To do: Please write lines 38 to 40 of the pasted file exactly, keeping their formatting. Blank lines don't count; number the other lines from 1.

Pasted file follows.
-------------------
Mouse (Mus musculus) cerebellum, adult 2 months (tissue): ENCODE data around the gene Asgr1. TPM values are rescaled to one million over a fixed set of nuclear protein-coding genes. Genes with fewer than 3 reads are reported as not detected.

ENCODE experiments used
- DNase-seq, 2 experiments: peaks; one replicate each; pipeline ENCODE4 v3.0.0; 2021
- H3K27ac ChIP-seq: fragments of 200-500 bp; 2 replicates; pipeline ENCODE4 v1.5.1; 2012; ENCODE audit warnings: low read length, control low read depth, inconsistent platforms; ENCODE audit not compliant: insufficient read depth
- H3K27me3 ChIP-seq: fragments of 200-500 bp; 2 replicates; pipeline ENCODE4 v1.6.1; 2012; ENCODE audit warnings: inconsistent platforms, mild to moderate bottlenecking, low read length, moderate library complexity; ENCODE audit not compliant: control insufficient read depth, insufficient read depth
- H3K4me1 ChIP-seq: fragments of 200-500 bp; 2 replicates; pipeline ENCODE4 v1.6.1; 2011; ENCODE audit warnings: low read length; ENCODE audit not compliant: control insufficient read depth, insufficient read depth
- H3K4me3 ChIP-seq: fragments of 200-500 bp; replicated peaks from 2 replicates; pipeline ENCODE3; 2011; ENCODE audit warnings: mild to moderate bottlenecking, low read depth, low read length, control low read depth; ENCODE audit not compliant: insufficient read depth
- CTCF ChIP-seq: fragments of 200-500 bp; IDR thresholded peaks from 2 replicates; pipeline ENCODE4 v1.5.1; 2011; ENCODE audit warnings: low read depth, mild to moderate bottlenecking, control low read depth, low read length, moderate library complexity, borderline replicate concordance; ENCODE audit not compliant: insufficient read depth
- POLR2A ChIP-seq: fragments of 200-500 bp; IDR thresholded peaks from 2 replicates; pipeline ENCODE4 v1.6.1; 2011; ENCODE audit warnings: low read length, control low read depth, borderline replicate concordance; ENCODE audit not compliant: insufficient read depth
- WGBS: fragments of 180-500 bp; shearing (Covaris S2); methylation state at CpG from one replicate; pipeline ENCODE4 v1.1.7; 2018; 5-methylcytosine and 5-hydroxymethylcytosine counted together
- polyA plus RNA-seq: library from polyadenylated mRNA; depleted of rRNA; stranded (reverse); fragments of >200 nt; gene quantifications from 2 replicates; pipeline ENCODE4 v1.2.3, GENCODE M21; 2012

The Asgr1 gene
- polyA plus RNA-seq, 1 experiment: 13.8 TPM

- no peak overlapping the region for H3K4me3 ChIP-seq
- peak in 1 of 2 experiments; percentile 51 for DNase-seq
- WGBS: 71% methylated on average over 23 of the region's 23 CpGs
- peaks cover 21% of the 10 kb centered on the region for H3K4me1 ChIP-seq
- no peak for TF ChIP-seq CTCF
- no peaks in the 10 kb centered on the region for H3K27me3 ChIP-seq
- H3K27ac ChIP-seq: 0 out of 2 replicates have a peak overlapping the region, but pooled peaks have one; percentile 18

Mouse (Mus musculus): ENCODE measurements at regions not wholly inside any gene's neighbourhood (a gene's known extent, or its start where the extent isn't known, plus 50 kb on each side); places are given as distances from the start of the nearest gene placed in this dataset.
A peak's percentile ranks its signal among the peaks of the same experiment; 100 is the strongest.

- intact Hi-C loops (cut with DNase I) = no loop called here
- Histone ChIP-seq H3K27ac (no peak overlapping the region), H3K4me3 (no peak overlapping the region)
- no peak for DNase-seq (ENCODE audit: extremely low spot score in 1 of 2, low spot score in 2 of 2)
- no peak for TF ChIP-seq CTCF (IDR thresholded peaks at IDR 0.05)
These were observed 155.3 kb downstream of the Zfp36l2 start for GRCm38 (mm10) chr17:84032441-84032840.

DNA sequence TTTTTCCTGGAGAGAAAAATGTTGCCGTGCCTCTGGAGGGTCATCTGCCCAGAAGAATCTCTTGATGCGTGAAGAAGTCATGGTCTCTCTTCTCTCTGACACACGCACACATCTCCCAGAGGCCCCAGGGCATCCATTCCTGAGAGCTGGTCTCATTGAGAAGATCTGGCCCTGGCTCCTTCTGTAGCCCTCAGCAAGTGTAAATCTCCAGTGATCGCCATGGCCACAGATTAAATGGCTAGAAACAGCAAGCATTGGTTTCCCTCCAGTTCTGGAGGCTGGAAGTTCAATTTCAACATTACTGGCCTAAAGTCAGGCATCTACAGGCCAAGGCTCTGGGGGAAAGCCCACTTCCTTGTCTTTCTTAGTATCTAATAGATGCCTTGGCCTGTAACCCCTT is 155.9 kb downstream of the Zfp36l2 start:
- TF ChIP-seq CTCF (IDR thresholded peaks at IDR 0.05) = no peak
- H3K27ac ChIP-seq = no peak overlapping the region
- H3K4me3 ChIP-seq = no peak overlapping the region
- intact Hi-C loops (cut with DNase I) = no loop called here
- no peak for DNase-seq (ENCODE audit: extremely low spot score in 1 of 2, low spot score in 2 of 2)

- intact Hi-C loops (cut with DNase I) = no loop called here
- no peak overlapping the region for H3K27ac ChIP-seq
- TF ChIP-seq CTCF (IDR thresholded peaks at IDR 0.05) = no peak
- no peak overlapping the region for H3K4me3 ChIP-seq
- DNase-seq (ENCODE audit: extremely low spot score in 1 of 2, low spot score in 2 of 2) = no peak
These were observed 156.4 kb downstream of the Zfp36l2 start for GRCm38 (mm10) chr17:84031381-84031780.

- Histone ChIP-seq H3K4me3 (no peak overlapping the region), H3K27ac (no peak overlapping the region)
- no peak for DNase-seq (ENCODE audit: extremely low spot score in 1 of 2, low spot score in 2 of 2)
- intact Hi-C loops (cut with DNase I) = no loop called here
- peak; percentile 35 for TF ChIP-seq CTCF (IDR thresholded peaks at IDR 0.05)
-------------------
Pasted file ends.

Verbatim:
- DNase-seq (ENCODE audit: extremely low spot score in 1 of 2, low spot score in 2 of 2) = no peak
These were observed 156.4 kb downstream of the Zfp36l2 start for GRCm38 (mm10) chr17:84031381-84031780.

- Histone ChIP-seq H3K4me3 (no peak overlapping the region), H3K27ac (no peak overlapping the region)